Posted by Neil Rose, Editor, Legal Futures
Charles Layfield may well be right to say that Pannone ’s Connect2Law network is the best-kept secret in the legal world. Or rather, the secret is that it has proven so remarkably successful in the decade since it was set up, with a fifth of all law firms  now in the network.
Connect2Law has flourished in a regulatory world where lawyer-to-lawyer referrals are excluded from the requirements of rule 9 of the Solicitors Code of Conduct. This will change under the new code coming in on 6 October, which makes no specific reference to such referrals.
However, it should not prove a particular problem for any firm used to dealing with referrals from non-lawyer third parties, as those higher standards will apply instead.
I would love to know just how much work is actually flowing up the spokes to Pannone and the 20 other “hub” firms, but the bigger picture here is law firms helping each other. Now that is something you never used to see very much.
Opportunities have been lost by the failure of firms to see that bigger picture. Take solicitor property selling, a practice widespread and with a history of success in Scotland (solicitors have almost the whole property market in Edinburgh).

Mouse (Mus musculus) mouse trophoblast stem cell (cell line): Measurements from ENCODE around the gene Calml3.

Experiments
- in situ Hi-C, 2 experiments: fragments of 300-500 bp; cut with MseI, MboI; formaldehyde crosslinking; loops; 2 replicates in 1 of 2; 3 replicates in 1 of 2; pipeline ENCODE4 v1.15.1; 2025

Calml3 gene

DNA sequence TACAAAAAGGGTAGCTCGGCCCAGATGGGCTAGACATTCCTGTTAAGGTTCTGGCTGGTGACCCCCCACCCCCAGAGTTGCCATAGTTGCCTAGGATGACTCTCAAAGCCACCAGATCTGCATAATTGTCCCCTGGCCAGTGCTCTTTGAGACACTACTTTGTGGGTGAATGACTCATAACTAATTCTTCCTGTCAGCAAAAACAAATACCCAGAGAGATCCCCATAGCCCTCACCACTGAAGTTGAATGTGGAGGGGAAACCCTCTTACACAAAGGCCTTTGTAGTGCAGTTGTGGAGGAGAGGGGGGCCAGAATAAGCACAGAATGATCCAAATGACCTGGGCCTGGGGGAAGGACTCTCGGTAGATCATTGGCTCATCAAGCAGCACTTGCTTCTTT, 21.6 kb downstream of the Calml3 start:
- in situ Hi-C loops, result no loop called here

But when the Scots tried to come south of Hadrian’s Wall about a decade ago, they simply couldn’t get enough firms to see the benefit of a collective approach.
That seems to be changing. There were a few who saw the light earlier than most – such as LawNet, which began life in 1989 – but perhaps marketing collectives in personal injury is where it really began, although had solicitors got themselves together earlier, maybe they could have fended off the rise of claims management companies.
The practice is becoming increasingly widespread, and some of the networks like QualitySolicitors, HighStreetLawyer and Face2Face Solicitors are more modern examples of firms that do not really compete with each other realising that they are stronger together (one of the difficulties in property selling was perhaps that it required firms who actually were in competition to work harmoniously).
One thing the likes of LawNet, HighStreetLawyer and Connect2Law highlight also is using that collective muscle to procure goods and services, most notably perhaps professional indemnity insurance. Mr Layfield said their group insurance deal was the only way that firms of one to three partners could access Hannover’s cover.
The consensus is that size will matter in the new legal world, but that does not necessarily mean practices need to bulk up themselves. Networks or other ways of managing referrals potentially offer another way. My enemy’s enemy is my friend (assuming the Co-op and the rest are the enemy).
Small firms looking around for a strategy could do worse than consider whether the combination of a network and clever technology might allow them to continue as they are (to some degree, at least) while offering a better proposition to clients – and make some money out of those consumers they might otherwise just turn away.
As those sages Troy, Gabriella and Sharpay would say (High School Musical, if you don’t know), we’re all in this together.